EDISON, N.J. Feb. 10, 2011
Privacy hackers use advanced software, such as Keyloggers, which enables them access to a myriad of private information including passwords, social security numbers and important financial information. Reports claim that 70% of online attacks involve unauthorized entrance into bank and brokerage accounts.
Children’s online identities can be stolen by Keyloggers software that can see everything that is typed, including passwords. For example, the privacy hackers can steal a child’s Social Network password, log on as them and then write nasty things to all of their friends. This is one of the worst things a child could ever imagine happening to them. The privacy hackers can even spy on children by turning on their webcam and or microphone, enabling them to see and/or hear everything a child does in their own home.
Parent’s privacy can also easily be violated. Privacy hackers can steal their social security number and money from bank and brokerage accounts.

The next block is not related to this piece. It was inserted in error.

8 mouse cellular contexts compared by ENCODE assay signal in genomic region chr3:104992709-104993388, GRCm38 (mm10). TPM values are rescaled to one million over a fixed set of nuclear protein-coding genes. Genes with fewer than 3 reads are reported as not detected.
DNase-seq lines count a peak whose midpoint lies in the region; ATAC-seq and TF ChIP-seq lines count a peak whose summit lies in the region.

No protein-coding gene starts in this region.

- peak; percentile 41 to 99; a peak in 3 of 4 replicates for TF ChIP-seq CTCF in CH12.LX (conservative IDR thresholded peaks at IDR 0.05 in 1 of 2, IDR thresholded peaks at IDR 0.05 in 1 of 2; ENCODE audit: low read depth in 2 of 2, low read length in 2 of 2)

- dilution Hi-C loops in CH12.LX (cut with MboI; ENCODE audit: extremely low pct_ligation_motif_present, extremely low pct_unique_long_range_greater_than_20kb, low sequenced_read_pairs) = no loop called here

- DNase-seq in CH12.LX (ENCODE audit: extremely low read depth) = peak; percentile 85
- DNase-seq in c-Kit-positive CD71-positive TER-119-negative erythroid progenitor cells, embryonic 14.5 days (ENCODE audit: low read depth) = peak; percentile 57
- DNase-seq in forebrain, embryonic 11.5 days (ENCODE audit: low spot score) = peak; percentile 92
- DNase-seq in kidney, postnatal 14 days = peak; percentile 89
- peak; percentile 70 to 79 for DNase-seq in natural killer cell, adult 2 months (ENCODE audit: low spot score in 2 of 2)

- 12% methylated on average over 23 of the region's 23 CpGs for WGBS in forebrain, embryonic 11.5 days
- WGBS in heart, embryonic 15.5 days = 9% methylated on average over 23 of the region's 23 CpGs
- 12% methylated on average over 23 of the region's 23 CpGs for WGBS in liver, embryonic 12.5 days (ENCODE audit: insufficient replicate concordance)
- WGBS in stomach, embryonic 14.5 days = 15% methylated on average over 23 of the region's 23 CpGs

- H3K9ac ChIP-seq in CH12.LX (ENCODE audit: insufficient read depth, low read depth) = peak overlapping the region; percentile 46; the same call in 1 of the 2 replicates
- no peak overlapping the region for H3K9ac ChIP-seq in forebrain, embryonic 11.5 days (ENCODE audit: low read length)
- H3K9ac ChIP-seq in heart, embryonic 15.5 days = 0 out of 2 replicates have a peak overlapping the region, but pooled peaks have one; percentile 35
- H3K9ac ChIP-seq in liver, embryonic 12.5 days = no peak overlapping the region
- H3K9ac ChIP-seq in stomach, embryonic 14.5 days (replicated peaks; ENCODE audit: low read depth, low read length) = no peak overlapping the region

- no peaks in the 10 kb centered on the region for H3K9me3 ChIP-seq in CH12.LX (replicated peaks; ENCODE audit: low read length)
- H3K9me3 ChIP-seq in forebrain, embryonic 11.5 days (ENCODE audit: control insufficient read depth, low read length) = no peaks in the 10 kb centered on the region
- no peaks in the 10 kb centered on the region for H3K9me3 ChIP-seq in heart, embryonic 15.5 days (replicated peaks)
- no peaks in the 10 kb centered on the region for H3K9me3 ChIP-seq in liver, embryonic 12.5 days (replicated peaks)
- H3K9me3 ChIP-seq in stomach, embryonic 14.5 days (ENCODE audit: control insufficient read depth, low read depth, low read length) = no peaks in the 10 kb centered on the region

A major reason for this lack-of-privacy problem is that when friends share information on Social Networks it becomes easy to mistakenly click on bad links embedded within pictures and messages.
One of these bad links is actually invisible, called Clickjacking, and has been placed over popular buttons on Social Network websites, such as the "Like" button on Facebook News. When the button is clicked, the privacy hacker’s software is downloaded, enabling them to take over your children’s and/or your own computer.
Today’s basic anti-virus security software is not strong enough to deal with Keylogging, Clickjacking and other sophisticated softwares that the privacy hackers use. This is especially true for the nearly half of the marketplace that uses free anti-virus software.
Realizing that no single piece of software can address the problem, PrivacyForSocialNetworks.com uses a totally different approach by combining two software products that make Keyloggers and Clickjacking and other attacks obsolete.
Edison, NJ http://www.privacyforsocialnetworks.com
Bob Denn, CEO